Previous Challenge Entry (Level 4 – Masters)
Topic: PHONE (11/10/16)
TITLE: Job Evaluation
By Donna Powers
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Before I sat down in Kim’s office, I checked my on-call phone to be sure it was turned on. After all, I was on the clock.
She began, “Janie, you're doing a great job. You're reliable, the patients love you, and best of all,
your paperwork is always legible.”
I'd have laughed, but I knew she was serious. Kim had a thing about neat handwriting. “Glad to help,” I joked.
She smiled. But instead of showing me my review, she said, “Janie, Mary Beth is retiring, and we’d like to offer you her job.”
That was a shock: Mary Beth is the company's training manager, and I can't imagine the company without her guiding our new nurses.
And… me? Training manager? No way! For one thing, I love being an on-call nurse. I love not knowing where I'll be headed. I loved leaving my nights in God's hands. On rare nights, I even get to spend a few hours with my family between calls. I told her that, and protested, “I don't have even half of Mary Beth's patience. She's phenomenal with the new nurses.”
Kim nodded. “Yes she is. But the last three nurses who you’ve trained have told us you’re a great teacher. I really think you can do this, Janie.”
“What about on-call?” I patted my on-call phone, to remind her of the need for someone to be in the field.
She responded, “Those new nurses you trained so well have been doing great work as part-timers, and two of them are ready to work full time. We plan for Chandra to stay on night shift and Bob to work the evening shift.
“And I'd be stuck in a classroom all day?” Although I was flattered by this job offer, I'd miss being with patients.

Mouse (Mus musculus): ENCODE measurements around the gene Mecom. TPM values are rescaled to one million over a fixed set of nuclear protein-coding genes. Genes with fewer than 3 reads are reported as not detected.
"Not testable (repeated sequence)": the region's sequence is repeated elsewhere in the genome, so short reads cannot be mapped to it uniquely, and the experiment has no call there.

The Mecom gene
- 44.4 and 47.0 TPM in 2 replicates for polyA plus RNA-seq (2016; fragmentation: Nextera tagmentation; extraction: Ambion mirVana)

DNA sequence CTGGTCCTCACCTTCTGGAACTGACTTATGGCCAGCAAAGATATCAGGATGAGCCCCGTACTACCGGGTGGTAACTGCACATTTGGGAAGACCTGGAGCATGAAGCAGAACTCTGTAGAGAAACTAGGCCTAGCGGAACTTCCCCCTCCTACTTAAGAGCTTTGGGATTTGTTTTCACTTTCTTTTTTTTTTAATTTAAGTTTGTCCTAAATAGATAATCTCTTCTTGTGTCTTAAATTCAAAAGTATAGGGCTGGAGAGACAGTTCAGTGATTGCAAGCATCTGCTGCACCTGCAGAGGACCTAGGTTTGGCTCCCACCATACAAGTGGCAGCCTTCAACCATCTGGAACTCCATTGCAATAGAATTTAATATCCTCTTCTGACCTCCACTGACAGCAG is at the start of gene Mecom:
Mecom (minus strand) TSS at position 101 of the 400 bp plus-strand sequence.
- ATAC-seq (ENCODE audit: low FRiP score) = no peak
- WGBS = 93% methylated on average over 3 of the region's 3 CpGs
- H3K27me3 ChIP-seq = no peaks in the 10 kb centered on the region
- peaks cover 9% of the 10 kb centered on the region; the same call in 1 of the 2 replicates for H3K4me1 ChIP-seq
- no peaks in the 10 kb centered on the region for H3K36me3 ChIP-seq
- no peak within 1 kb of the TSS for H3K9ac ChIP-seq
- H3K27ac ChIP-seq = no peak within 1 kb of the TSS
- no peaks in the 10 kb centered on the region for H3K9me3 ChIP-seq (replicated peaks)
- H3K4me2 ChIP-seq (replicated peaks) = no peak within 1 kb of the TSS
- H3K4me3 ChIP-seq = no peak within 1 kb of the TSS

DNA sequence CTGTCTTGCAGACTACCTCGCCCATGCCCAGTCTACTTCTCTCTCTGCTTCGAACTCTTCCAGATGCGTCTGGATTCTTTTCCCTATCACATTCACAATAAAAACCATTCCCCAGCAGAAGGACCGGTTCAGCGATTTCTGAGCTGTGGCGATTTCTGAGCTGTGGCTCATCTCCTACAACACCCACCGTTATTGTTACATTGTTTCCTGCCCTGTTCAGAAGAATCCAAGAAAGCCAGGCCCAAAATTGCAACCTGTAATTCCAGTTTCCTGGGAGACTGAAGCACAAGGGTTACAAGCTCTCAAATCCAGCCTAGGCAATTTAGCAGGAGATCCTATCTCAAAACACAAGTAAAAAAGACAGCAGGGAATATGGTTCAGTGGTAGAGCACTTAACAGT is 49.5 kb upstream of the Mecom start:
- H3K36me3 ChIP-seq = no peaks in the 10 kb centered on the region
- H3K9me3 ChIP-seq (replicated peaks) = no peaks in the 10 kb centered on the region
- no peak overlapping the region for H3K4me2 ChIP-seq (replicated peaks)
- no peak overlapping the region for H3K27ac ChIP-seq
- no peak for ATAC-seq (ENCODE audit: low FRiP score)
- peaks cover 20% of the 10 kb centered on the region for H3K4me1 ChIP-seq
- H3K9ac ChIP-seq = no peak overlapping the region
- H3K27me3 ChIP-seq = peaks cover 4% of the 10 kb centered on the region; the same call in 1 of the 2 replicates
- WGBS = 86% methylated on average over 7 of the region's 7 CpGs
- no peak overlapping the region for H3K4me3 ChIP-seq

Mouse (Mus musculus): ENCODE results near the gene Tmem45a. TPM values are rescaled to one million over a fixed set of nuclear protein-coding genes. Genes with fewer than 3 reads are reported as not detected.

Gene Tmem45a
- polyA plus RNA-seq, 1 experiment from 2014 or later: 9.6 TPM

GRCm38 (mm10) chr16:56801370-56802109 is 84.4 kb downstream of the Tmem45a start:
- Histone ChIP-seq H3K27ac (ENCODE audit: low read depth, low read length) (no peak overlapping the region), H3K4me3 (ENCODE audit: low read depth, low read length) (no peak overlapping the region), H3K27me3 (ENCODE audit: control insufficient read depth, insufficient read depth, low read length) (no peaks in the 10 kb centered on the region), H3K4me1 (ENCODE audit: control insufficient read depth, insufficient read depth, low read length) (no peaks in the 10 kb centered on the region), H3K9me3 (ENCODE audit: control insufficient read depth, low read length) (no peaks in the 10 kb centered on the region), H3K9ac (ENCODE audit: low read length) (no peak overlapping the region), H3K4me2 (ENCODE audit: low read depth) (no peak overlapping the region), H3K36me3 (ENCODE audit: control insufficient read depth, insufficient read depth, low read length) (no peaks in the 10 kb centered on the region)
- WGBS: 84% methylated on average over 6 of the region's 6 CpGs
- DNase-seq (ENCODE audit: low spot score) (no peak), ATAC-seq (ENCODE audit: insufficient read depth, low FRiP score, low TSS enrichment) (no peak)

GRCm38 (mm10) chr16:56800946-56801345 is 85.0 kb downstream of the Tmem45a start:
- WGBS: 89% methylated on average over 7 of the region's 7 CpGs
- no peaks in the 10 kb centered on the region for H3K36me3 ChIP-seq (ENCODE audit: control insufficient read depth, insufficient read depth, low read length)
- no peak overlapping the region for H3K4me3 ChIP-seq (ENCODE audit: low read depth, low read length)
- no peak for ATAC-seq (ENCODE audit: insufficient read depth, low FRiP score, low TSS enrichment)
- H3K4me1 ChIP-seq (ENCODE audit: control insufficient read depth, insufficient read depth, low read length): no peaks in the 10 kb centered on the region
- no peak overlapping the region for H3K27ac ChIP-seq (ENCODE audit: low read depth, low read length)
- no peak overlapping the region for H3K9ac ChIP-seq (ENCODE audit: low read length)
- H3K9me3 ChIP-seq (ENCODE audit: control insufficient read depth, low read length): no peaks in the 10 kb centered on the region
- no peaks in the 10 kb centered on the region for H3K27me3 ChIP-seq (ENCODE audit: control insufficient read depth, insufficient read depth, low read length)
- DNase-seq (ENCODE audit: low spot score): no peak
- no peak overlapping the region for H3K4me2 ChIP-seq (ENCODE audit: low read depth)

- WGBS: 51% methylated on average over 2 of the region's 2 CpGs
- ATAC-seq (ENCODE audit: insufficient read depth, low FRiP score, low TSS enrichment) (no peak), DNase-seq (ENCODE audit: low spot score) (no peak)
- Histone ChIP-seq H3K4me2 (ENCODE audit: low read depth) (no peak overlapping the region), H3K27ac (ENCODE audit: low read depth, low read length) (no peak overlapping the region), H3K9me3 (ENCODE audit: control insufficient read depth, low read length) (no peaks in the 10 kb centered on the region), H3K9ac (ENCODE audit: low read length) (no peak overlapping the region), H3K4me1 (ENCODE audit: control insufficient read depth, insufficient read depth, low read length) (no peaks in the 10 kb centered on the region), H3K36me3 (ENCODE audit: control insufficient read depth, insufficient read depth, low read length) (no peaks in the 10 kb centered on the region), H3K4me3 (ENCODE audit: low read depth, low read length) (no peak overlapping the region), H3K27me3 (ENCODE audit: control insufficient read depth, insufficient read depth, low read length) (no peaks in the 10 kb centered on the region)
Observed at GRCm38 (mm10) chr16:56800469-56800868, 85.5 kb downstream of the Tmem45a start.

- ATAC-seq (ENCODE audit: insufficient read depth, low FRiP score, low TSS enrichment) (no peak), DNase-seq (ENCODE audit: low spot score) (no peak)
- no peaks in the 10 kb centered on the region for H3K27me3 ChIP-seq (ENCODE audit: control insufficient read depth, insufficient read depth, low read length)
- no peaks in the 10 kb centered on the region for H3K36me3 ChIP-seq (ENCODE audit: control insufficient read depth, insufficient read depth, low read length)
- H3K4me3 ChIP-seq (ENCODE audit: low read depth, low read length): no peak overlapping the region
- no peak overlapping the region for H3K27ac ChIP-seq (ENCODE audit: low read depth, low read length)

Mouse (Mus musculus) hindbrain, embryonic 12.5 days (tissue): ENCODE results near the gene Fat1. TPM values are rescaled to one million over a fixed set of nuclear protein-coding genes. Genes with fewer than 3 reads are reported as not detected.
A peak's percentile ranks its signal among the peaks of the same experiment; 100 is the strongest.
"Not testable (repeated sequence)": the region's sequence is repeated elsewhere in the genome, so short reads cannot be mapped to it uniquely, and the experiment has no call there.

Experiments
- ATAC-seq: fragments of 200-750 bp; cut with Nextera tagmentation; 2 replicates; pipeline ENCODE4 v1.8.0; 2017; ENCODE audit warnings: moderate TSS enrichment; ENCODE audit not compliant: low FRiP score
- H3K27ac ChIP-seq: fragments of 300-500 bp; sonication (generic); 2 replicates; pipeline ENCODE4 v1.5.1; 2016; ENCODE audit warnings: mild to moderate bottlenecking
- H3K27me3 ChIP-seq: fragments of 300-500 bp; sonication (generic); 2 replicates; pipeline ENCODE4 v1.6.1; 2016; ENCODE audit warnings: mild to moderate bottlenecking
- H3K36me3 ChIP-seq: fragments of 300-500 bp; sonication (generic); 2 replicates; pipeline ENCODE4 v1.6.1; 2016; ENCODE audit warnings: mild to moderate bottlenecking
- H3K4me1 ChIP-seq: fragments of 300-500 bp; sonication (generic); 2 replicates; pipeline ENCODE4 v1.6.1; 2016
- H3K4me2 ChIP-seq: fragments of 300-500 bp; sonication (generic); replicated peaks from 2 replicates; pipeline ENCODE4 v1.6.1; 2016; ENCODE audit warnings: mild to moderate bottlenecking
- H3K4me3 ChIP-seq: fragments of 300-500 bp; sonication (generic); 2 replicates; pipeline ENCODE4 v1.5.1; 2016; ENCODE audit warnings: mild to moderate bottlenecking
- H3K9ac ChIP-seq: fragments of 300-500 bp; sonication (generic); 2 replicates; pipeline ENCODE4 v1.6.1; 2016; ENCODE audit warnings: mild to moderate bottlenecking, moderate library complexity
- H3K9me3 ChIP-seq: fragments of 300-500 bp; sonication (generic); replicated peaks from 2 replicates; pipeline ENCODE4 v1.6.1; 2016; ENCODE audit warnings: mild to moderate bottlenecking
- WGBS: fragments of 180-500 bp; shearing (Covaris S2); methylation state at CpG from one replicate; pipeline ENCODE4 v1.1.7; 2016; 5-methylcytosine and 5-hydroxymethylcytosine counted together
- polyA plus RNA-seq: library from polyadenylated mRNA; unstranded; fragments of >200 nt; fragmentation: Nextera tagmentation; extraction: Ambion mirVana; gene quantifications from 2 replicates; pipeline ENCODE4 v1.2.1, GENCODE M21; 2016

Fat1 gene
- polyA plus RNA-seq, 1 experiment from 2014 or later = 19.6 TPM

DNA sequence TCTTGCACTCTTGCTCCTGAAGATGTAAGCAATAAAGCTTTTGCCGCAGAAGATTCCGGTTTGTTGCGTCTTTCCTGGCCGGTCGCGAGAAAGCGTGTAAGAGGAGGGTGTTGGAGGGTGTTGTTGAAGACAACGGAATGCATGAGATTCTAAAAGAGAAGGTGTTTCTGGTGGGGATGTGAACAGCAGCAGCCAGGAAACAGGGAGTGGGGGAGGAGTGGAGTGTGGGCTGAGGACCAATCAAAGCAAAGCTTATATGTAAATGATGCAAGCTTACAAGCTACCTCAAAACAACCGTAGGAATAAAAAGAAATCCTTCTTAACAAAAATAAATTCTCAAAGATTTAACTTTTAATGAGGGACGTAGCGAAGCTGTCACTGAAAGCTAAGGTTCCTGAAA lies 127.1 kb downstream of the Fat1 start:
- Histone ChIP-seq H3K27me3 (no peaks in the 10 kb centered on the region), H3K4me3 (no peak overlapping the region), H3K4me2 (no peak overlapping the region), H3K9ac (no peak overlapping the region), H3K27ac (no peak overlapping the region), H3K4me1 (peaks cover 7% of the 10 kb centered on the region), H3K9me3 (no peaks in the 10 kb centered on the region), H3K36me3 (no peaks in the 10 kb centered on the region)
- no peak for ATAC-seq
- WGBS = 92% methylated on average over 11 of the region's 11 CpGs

Kim answered: “For the most part, yes. But you'd work with each new nurse during their first few days, so you’d still spend time in the field.
I didn't know what to say.
Kim seemed to sense that. “Look, Janie. I know you weren't expecting this job offer, so take a few days to decide. But we all feel you'd be the best person for the job.”
I wanted to decline right then. I love my job, with the incessant ringing and texting of my phone; dictating the randomness of the patients I see. I'd also gotten used to working 7pm-7am, and couldn't imagine working day shift.
Wait! Day shift...
Suddenly I remembered a conversation I'd had with my daughter Lila, on one of the last evenings when I’d had a few hours off. On that evening, when I'd placed my cell phone on the table as we began playing checkers, she sighed and rolled her eyes.
“What?” I'd asked her.
She pointed to the phone. “I hate that thing!” she said. “It always rings, and then you have to leave. I wish you didn't get so many phone calls.”
I understood how she might feel, but that phone was a lifeline for the patients. “Lila, that's not fair,” I told her. “When I get calls, it's because someone needs help. You know about my job. I help people who are getting ready to go to heaven. When people are sick like that, sometimes they’re in pain or scared. The phone tells me where to go to help those people.”
“I know,” she sighed. “But I wish someone else could do that – and you'd be home every night.”
“Your Daddy is here with you,” I reminded her.
She shrugged. “Daddy’s not you.”
We talked some more, and she said she understood. We had a great time playing until the phone called me away. As I left for the call, I felt sad about Lila's words, but didn't see a way out of the situation. I love my job, and it comes with a phone attached. I resolved to give Lila my best attention whenever we were together.
But, now....maybe this job was what Lila and I needed? What if this job was God’s hand in my life?
I turned and faced Kim. “I figure we have a few minutes tonight gets complicated,” I began. “Tell me more about this job.”
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